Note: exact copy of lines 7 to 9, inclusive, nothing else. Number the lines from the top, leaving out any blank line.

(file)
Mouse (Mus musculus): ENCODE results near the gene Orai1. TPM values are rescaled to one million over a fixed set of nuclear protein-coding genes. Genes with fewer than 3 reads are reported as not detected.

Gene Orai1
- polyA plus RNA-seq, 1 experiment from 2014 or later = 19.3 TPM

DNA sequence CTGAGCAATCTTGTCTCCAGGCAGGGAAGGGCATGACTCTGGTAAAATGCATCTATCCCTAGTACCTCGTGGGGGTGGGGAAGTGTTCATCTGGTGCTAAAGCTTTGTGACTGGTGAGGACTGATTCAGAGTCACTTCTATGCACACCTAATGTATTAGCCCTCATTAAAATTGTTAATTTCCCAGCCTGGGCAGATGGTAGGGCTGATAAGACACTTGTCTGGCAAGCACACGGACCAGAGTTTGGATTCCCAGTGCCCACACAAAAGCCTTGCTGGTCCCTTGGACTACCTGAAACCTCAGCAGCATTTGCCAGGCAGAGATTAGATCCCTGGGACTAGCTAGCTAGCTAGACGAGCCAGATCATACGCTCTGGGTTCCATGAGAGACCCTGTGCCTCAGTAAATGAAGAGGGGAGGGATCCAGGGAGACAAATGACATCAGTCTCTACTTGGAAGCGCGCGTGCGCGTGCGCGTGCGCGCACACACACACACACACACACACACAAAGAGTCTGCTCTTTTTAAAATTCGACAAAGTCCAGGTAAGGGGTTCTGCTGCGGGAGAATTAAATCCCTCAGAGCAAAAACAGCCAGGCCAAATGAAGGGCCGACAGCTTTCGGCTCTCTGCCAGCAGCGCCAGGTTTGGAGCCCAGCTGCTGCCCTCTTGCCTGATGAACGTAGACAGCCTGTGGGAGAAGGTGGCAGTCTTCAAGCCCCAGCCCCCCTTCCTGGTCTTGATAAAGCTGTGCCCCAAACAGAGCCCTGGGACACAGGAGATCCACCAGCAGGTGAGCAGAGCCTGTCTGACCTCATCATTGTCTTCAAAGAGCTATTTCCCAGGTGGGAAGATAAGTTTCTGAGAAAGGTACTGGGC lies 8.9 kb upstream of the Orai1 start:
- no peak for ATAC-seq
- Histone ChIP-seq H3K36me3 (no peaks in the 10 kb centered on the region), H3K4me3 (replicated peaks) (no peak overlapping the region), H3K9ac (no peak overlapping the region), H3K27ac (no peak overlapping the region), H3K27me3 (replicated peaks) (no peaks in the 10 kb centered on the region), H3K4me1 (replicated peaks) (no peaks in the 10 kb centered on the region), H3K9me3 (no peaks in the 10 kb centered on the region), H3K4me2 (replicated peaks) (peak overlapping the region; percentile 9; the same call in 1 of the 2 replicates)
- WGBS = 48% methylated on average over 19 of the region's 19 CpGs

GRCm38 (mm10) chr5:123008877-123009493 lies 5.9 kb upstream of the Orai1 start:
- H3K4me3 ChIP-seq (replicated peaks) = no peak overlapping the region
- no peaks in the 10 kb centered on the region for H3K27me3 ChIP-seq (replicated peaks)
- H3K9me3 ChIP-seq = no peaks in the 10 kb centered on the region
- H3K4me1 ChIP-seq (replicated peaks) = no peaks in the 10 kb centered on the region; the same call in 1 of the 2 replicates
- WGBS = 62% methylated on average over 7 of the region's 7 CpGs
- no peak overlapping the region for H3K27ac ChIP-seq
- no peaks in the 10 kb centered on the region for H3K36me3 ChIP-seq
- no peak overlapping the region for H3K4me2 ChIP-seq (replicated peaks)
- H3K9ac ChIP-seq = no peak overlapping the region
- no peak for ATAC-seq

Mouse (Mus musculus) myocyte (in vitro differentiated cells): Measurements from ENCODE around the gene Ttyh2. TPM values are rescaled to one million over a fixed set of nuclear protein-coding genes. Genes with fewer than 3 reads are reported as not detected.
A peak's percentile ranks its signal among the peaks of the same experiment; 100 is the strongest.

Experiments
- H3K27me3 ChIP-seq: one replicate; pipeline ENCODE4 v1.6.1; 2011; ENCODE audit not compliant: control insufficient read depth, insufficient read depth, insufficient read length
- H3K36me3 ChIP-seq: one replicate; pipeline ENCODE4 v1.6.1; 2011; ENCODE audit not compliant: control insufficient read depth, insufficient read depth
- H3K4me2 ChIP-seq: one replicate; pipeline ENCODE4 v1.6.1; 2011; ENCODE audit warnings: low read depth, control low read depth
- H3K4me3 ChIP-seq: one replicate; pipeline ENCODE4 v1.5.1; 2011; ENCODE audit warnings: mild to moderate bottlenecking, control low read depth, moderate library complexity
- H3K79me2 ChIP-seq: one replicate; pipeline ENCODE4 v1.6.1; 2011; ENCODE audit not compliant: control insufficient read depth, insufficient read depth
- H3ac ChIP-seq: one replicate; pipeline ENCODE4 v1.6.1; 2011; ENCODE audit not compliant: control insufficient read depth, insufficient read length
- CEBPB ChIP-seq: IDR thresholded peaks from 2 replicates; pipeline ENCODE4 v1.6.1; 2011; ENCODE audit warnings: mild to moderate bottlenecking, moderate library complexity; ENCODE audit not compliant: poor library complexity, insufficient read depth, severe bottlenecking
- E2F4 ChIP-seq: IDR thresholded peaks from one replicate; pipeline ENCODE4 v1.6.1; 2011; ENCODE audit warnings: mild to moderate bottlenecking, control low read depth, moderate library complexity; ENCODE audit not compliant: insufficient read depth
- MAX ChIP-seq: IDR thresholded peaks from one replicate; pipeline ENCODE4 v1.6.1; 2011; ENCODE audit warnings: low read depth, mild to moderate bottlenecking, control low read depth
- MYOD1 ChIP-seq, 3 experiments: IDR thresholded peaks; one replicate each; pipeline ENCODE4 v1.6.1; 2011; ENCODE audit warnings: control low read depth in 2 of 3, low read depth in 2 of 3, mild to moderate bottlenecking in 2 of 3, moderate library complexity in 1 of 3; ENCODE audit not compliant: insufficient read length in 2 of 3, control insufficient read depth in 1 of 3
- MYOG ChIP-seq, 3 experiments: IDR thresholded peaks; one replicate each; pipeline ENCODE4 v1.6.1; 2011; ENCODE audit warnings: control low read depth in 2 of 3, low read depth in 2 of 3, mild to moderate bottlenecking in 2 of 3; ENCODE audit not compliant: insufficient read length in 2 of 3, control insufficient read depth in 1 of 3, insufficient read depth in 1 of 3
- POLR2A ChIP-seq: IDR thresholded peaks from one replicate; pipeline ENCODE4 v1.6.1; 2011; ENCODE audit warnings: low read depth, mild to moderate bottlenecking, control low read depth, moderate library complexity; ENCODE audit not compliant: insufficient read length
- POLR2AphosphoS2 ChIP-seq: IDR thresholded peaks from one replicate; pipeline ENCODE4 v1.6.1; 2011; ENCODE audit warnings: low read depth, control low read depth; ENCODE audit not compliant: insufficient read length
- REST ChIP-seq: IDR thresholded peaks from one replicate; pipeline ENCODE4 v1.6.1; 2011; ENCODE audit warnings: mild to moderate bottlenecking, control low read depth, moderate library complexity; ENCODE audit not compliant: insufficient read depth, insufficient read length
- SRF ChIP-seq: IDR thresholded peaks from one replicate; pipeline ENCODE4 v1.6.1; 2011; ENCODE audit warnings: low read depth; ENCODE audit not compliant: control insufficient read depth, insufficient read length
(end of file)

- WGBS = 48% methylated on average over 19 of the region's 19 CpGs

GRCm38 (mm10) chr5:123008877-123009493 lies 5.9 kb upstream of the Orai1 start:
- H3K4me3 ChIP-seq (replicated peaks) = no peak overlapping the region